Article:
There's one law for the rich and another law for the poor
What's the meaning of the phrase 'One law for the rich and another law for the poor'?
This proverbial saying express the opinion that the poor are treated harshly by the law whereas the rich, with their access to clever lawyers and bribes, usually escape punishment.
What's the origin of the phrase 'One law for the rich and another law for the poor'?
It isn't often that a proverb can be attributed to a specific source. Many are modifications of similar sayings that date from before such things were normally written down, others may have existed in other languages before being translated into English. The source of these is often impossible to determine.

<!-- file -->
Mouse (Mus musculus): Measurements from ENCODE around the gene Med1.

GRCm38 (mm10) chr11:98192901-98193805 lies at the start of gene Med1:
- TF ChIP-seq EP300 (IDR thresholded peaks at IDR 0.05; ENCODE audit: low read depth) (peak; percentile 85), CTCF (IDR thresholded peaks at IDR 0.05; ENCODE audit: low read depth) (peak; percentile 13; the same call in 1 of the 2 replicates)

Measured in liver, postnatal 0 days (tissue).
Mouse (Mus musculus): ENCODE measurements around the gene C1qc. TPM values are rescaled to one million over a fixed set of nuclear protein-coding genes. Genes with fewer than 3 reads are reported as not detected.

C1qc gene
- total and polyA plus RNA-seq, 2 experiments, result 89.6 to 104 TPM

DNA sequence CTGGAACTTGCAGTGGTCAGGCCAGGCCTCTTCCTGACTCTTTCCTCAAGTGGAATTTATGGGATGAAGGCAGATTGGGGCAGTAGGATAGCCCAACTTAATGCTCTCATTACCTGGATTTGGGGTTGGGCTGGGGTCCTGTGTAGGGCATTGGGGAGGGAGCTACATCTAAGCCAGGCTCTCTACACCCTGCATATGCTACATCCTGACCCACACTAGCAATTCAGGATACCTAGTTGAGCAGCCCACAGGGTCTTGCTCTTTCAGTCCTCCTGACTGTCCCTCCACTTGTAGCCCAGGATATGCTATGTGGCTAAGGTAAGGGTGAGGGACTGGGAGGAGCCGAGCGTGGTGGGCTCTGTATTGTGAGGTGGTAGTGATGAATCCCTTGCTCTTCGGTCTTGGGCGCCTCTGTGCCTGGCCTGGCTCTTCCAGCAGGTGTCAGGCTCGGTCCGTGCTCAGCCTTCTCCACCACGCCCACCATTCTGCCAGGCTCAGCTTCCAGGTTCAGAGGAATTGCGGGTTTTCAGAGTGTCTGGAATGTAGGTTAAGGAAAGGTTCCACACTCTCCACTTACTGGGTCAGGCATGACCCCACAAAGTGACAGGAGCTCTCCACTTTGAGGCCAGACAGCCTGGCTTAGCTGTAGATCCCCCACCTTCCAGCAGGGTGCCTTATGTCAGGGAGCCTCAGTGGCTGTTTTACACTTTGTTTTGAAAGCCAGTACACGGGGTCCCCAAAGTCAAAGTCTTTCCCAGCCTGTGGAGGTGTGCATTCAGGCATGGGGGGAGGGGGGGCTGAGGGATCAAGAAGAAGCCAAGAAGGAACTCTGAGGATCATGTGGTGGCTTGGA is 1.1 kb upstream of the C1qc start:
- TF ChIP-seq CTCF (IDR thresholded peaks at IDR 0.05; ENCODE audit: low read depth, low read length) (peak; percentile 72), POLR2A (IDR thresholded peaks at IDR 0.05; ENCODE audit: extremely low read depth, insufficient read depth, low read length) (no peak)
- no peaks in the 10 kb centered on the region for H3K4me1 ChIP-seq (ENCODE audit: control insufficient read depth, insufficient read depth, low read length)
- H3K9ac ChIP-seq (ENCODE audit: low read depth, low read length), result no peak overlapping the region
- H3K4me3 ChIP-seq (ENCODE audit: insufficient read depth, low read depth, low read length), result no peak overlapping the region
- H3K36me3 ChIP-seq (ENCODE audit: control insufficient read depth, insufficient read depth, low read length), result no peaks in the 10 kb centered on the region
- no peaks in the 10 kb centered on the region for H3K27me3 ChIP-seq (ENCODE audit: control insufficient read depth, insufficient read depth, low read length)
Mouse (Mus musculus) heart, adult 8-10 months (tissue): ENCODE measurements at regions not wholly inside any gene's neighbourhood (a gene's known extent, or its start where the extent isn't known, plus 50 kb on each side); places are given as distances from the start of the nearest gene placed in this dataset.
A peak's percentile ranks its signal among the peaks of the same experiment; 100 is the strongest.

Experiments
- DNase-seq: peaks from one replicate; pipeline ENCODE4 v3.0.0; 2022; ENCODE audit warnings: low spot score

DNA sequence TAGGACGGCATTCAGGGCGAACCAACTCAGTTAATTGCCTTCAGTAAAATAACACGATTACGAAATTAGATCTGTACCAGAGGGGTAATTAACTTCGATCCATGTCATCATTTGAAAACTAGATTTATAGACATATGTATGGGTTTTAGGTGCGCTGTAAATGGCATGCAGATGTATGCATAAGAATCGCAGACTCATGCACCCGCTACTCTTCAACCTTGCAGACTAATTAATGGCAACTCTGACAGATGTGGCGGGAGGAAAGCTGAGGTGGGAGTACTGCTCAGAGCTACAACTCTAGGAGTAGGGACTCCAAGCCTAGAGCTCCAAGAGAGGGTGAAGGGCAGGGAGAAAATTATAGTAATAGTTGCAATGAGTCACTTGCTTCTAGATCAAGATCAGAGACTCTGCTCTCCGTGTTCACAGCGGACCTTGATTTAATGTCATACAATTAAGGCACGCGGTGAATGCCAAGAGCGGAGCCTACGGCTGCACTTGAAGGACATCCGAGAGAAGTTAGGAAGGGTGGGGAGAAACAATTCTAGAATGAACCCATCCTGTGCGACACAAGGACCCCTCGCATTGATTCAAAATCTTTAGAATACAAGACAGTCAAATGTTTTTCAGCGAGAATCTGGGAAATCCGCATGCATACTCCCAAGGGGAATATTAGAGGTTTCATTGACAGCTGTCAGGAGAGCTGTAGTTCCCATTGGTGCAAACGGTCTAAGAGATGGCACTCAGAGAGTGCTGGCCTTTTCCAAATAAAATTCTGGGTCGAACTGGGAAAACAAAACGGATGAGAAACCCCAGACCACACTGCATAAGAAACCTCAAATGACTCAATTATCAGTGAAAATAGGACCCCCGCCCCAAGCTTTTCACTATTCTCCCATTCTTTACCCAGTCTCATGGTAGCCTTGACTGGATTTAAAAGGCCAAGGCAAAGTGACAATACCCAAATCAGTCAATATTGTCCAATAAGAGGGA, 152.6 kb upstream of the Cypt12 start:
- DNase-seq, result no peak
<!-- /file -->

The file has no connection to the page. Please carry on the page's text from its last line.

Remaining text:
'One law for the rich and another law for the poor' stands apart from them as it was coined by the English Royal Navy officer and novelist Captain Frederick Marryat in his book The King's Own, 1830:
There cannot be one law for the rich and another for the poor, Debriseau. When I hear that the wives of the aristocracy have been seized by the revenue officers, and the contraband articles which they wear have been taken off their backs, and that they have been sentenced to twelve months' imprisonment, by a committal from the magistrate, then - and not till then - will I acknowledge our profession to be dishonest.
Some proverbs offer dubious advice and many are directly contradictory of others. As for 'there's one law for the rich and another law for the poor' it is a truth universally accepted.
Other 'One' phrases: